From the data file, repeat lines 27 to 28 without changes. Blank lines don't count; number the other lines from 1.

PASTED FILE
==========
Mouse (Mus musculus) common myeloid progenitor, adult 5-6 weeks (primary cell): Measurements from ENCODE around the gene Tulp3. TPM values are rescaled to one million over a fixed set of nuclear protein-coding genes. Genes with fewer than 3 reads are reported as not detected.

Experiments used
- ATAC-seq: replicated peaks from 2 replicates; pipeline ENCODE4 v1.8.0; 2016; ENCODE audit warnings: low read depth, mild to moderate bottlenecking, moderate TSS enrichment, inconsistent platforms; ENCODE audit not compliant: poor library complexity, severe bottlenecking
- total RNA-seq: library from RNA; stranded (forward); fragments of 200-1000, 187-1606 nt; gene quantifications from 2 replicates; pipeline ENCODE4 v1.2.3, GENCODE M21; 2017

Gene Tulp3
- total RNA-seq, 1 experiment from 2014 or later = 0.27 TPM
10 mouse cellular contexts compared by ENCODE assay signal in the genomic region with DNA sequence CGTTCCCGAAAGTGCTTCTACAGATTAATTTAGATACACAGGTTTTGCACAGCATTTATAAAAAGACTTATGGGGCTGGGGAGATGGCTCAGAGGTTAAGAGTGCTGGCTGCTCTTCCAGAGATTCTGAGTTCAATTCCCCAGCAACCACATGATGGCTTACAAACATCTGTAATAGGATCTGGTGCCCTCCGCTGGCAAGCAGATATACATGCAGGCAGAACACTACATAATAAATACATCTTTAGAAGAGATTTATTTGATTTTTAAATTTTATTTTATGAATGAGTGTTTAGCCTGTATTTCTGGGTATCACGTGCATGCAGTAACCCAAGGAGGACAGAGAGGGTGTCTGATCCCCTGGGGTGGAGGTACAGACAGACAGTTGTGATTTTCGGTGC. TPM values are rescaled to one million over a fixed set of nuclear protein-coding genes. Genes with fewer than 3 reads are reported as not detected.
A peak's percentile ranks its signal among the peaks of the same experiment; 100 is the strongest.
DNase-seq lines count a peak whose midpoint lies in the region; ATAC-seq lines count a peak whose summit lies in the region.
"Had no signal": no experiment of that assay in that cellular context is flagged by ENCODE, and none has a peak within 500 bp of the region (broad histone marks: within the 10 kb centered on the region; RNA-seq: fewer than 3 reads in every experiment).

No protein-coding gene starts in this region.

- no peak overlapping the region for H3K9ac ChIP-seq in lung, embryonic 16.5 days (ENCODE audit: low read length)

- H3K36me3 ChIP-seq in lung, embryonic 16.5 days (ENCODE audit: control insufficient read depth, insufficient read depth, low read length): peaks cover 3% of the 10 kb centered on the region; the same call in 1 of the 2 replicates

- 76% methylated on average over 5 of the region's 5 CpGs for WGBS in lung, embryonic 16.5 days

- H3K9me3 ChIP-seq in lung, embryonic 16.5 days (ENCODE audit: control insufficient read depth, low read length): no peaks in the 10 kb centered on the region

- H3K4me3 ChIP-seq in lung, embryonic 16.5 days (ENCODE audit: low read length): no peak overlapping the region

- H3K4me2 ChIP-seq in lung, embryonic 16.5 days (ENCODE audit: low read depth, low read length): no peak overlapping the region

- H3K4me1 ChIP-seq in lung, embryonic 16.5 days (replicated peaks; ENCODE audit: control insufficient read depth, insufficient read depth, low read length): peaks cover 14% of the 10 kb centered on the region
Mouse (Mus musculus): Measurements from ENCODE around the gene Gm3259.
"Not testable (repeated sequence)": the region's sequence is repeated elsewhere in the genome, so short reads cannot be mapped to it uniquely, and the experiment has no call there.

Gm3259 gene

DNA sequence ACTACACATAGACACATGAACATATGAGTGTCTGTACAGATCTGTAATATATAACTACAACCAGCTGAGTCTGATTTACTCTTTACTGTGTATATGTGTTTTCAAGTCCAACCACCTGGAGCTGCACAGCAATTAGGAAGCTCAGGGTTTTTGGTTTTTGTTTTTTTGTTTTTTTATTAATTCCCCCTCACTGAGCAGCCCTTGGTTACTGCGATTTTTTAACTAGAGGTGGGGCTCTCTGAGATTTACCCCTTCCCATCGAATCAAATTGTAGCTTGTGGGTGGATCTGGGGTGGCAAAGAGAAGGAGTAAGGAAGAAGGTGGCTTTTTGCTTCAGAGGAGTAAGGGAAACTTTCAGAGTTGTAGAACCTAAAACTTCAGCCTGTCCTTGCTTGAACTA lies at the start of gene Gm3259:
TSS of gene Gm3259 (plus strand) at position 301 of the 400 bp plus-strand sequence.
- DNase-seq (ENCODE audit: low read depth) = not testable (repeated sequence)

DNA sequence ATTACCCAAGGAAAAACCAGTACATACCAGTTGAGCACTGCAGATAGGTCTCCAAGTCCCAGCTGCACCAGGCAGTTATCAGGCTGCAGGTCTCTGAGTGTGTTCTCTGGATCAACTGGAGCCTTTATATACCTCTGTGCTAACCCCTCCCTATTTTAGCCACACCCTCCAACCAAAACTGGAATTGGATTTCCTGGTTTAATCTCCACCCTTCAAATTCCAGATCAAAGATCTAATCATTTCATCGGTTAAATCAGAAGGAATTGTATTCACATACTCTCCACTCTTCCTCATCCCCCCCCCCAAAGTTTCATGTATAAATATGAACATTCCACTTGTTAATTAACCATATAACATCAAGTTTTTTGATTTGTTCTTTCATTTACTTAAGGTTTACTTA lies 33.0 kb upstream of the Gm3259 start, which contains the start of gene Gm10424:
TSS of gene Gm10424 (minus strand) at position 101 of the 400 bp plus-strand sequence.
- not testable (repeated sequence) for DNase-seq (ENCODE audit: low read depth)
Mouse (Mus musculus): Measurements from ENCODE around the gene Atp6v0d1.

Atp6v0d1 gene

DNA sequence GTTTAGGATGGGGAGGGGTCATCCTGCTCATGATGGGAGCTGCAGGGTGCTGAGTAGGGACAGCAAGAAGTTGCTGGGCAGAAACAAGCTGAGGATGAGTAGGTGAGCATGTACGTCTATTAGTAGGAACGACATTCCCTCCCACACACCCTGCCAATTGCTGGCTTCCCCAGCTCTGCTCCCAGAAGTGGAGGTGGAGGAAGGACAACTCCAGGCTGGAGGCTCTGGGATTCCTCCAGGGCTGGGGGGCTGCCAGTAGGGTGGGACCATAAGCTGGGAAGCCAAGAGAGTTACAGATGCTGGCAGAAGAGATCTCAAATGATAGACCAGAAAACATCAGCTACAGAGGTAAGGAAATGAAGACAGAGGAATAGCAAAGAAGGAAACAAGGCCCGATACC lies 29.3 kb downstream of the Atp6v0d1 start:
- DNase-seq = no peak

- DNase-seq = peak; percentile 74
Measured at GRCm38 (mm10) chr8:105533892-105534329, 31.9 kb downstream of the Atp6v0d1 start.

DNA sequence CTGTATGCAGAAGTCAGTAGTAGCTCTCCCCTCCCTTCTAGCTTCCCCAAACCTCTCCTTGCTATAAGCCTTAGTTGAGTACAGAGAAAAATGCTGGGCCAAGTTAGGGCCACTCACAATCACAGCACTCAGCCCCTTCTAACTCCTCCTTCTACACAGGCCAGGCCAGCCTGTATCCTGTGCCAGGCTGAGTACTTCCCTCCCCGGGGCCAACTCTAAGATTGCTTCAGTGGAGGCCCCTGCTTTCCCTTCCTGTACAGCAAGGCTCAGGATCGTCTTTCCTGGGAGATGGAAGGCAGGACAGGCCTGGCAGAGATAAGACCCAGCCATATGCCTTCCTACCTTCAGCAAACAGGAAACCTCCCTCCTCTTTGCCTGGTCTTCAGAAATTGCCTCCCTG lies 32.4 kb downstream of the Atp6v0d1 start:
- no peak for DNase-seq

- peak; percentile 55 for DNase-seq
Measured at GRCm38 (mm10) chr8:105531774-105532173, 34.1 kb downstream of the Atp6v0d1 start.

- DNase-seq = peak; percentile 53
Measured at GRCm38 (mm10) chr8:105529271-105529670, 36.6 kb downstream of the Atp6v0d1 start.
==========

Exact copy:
- not testable (repeated sequence) for DNase-seq (ENCODE audit: low read depth)
Mouse (Mus musculus): Measurements from ENCODE around the gene Atp6v0d1.